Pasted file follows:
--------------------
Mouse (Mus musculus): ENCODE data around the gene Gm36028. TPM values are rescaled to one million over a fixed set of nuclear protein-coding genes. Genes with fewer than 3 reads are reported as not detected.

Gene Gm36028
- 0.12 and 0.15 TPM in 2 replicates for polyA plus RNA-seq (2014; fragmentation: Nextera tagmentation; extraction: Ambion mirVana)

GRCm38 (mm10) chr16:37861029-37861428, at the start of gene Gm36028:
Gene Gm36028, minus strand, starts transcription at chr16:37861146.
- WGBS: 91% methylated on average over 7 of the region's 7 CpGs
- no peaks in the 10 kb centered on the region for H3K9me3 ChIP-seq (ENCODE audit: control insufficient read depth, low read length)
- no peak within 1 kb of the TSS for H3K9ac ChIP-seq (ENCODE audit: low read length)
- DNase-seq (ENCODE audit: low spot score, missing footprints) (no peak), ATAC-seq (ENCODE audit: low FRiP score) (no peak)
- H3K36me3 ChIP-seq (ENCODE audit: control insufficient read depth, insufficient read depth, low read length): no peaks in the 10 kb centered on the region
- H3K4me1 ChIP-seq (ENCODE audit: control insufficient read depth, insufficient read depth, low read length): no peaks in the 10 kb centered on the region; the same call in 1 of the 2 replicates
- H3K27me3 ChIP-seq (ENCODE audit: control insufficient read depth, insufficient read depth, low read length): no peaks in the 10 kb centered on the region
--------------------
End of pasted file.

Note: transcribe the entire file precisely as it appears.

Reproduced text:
Mouse (Mus musculus): ENCODE data around the gene Gm36028. TPM values are rescaled to one million over a fixed set of nuclear protein-coding genes. Genes with fewer than 3 reads are reported as not detected.

Gene Gm36028
- 0.12 and 0.15 TPM in 2 replicates for polyA plus RNA-seq (2014; fragmentation: Nextera tagmentation; extraction: Ambion mirVana)

GRCm38 (mm10) chr16:37861029-37861428, at the start of gene Gm36028:
Gene Gm36028, minus strand, starts transcription at chr16:37861146.
- WGBS: 91% methylated on average over 7 of the region's 7 CpGs
- no peaks in the 10 kb centered on the region for H3K9me3 ChIP-seq (ENCODE audit: control insufficient read depth, low read length)
- no peak within 1 kb of the TSS for H3K9ac ChIP-seq (ENCODE audit: low read length)
- DNase-seq (ENCODE audit: low spot score, missing footprints) (no peak), ATAC-seq (ENCODE audit: low FRiP score) (no peak)
- H3K36me3 ChIP-seq (ENCODE audit: control insufficient read depth, insufficient read depth, low read length): no peaks in the 10 kb centered on the region
- H3K4me1 ChIP-seq (ENCODE audit: control insufficient read depth, insufficient read depth, low read length): no peaks in the 10 kb centered on the region; the same call in 1 of the 2 replicates
- H3K27me3 ChIP-seq (ENCODE audit: control insufficient read depth, insufficient read depth, low read length): no peaks in the 10 kb centered on the region